Diffraction of waves.
Water : When there is something blocking waves in the water, say, a log floating in it, immediately behind the log will be calm water, but eventually the waves wrap around it. This is due to diffraction, meaning as the waves go through, the motion of the particles affect those, not just in the direction of propagation, but also to the side, allowing the wave to spread to the side as well as forward. If waves were passed through a thin slit, they would form a semi circle point source, just like light in the double slit thing.
Sound : Just like water, sound can trace around obstacles, and join back up on the other side, or pass through a thin slit and form a sort of point source. This also shows that both longitudinal and transverse waves act in the same way with respect to diffraction.
Light : As was seen in the double slit experiment, light can be diffracted through a thin slit. Because it moves so fast, we tend not to notice light waves bending around corners, but it can.
Polarisation : Light naturally travels as a transverse wave in all planes, i.e. the 'particles' move left and right, up and down, and at every angle between. It is possible to cut out all but, say, the the up and down motion. Light to which this has been done is called polarised.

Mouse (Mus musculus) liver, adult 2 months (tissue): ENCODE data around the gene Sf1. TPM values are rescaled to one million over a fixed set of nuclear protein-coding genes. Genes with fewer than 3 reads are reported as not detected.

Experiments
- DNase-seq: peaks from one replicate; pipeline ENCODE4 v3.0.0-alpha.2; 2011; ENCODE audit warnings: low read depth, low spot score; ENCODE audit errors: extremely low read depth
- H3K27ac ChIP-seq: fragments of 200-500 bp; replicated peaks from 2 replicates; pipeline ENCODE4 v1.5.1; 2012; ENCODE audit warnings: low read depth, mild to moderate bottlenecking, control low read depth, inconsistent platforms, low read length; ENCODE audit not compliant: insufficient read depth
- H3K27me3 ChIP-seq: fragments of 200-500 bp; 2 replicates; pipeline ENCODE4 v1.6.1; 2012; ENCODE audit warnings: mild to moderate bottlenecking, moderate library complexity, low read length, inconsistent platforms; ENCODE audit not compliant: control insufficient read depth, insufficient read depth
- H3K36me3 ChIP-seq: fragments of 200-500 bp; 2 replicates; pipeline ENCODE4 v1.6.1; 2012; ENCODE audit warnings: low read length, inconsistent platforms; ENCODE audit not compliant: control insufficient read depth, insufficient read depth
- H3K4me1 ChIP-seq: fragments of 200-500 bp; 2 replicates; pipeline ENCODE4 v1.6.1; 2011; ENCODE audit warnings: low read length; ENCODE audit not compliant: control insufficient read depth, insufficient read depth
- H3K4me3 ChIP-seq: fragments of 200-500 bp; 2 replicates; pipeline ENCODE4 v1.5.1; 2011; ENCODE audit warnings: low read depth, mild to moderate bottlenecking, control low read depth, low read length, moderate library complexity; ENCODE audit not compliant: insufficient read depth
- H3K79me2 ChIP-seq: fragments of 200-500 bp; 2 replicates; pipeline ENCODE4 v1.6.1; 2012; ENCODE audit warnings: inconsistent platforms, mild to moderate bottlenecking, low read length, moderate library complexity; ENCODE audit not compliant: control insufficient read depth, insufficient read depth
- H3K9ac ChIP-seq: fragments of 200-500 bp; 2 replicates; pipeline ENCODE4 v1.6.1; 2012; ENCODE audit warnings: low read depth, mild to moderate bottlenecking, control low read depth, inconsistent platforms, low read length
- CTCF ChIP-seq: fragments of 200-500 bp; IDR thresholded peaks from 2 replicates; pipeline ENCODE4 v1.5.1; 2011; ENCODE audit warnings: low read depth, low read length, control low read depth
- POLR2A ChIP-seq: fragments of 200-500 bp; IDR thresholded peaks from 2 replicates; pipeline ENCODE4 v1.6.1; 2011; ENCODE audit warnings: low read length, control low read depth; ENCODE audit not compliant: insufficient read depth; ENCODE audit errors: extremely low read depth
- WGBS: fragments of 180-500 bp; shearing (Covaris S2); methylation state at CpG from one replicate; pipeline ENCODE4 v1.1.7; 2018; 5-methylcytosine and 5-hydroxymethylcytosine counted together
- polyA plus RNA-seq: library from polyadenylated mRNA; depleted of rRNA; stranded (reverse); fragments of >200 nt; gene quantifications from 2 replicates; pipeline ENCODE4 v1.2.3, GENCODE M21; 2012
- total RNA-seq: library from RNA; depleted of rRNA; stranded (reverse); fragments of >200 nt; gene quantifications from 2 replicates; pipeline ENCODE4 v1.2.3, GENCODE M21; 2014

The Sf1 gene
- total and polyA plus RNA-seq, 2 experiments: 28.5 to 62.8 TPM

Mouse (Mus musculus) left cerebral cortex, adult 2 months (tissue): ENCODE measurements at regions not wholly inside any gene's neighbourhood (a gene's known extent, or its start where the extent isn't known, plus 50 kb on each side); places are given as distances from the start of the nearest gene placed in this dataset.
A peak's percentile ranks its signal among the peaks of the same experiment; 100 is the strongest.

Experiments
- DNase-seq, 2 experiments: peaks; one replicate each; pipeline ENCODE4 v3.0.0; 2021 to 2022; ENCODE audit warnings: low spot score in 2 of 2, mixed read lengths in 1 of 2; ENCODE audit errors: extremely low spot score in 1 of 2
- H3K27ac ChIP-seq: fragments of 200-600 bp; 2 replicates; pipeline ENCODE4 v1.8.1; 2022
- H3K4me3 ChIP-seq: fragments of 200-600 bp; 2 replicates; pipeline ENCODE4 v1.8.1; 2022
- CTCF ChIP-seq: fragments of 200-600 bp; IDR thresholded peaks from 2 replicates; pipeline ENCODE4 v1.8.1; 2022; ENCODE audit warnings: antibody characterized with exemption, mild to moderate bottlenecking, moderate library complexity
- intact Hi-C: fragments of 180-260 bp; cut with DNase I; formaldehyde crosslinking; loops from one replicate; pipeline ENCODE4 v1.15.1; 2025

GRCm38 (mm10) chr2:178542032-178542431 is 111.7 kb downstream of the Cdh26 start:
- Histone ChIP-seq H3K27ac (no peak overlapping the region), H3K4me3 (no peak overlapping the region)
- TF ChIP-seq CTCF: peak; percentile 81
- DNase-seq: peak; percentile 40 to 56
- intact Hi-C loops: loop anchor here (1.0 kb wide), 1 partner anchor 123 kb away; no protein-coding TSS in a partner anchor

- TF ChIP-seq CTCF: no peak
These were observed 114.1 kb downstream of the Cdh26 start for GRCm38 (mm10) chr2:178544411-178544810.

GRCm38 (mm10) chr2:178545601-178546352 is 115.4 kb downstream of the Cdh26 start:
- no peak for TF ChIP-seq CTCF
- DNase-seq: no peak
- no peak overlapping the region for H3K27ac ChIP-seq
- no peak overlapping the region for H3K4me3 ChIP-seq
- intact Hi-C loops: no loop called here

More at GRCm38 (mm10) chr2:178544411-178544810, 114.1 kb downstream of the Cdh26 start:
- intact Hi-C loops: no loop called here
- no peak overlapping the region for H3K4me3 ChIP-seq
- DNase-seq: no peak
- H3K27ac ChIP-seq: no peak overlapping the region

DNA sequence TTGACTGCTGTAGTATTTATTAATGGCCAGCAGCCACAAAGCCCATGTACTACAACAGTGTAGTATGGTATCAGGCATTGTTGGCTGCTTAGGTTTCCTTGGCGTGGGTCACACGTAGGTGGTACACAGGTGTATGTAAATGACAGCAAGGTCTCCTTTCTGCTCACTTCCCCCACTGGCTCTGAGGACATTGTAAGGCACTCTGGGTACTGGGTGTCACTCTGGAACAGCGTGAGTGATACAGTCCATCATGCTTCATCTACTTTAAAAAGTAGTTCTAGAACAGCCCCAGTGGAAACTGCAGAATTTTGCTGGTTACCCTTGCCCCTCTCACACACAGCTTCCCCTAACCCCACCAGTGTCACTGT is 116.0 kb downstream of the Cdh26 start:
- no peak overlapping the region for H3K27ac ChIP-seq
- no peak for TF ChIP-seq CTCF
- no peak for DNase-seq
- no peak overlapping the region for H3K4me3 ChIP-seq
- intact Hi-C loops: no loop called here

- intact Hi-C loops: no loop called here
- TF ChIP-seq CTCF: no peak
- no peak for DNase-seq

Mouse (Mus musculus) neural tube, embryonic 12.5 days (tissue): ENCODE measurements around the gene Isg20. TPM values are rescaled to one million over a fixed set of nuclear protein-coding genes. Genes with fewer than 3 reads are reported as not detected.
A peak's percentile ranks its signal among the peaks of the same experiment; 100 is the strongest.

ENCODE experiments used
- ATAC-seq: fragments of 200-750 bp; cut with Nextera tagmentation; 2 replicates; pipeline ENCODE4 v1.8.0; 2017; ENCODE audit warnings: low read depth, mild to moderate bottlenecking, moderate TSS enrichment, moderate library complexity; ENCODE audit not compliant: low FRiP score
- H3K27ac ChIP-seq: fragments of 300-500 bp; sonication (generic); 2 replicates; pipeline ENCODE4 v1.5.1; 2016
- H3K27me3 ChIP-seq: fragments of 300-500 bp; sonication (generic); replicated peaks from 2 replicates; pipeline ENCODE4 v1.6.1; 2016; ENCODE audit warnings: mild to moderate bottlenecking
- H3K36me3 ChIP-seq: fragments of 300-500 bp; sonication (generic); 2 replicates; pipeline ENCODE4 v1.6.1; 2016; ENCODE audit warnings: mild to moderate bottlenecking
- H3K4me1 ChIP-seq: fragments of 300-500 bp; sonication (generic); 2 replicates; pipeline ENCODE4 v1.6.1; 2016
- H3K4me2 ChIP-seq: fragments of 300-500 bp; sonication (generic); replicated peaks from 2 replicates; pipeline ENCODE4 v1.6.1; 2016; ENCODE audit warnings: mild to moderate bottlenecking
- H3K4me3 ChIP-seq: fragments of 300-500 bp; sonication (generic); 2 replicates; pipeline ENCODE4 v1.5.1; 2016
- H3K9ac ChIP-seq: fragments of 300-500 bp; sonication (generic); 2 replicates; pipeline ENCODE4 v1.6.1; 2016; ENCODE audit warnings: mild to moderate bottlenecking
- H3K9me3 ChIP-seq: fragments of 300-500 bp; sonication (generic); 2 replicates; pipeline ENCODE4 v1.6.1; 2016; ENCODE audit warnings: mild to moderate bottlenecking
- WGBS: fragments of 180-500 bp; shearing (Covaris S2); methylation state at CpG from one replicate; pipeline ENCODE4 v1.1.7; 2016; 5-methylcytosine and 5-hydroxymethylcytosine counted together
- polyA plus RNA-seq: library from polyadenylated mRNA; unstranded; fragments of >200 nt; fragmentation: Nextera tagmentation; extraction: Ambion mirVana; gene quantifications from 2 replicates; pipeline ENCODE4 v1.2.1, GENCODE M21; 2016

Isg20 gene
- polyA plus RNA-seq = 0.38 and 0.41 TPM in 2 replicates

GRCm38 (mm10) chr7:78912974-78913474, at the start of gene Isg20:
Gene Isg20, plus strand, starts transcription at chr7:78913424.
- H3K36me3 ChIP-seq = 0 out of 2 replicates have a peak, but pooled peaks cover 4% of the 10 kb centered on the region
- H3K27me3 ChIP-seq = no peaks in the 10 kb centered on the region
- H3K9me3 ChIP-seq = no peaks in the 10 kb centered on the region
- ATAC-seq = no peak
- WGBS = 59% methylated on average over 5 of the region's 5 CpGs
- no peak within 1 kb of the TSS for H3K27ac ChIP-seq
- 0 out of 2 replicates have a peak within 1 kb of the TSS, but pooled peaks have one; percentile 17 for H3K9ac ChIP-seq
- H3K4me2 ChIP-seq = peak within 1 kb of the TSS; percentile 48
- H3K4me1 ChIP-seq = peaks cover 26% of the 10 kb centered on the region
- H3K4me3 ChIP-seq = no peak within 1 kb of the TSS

(More info is in the Optics section if you think you need it.)
4.3 Standing waves
Standing waves occur when a source sets up a continual wave, which interacts with waves being reflected back at the source from a boundary to form a stable pattern of nodes and antinodes (nodes being points where the two waves add to zero and anti-nodes being where the waves always add to maximum amplitude.)
At a closed boundary, a node will always be formed, and a antinode will occur at an open boundary. This can occur in a stretched string, or in an air column. In each case, the fundamental frequency is the wave with the longest wavelength which satisfies this (i.e. the lowest frequency). After this, harmonic frequencies can be found by adding half a cycle into the string/air column. With two closed boundaries, the fundamental wavelength will be 2 × the length, with one open, one closed, 4 × wavelength, and with 2 open, 2 × length.
All bodies have a certain frequency at which they will most naturally resonate. When a source produces such waves into this body (or medium) then it will vibrate 'in sympathy' with it. When this occurs, the amplitude of these vibrations will be at a maximum.
As stated above, with two closed boundaries, the fundamental wavelength will be 2 × the length. with one open boundary and one closed, 4 × wavelength, and with 2 open boundaries, 2 × length.
The first, second and so on harmonics can be found by adding 1/2 of a cycle in to the diagram, so with one open, one closed, we have 3/4 of a cycle in the pipe, so the wavelength is 4/3 × length. This applies to all other types (2 open and 2 closed), and allows the wavelength to be found. We can then calculate the frequency given speed or vice versa, etc.
- Diploma Programme Physics - Guide. Cardiff, Wales: International Baccalaureate Organization. 2007.
- Tsokos, K. A. (2008). Physics for the IB Diploma, Fifth Edition. Cardiff, Wales: Cambridge University Press. ISBN 978-0-521-70820-3 paperback.
- Guide, 56.
- Tsokos, 196.
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- Guide, 56.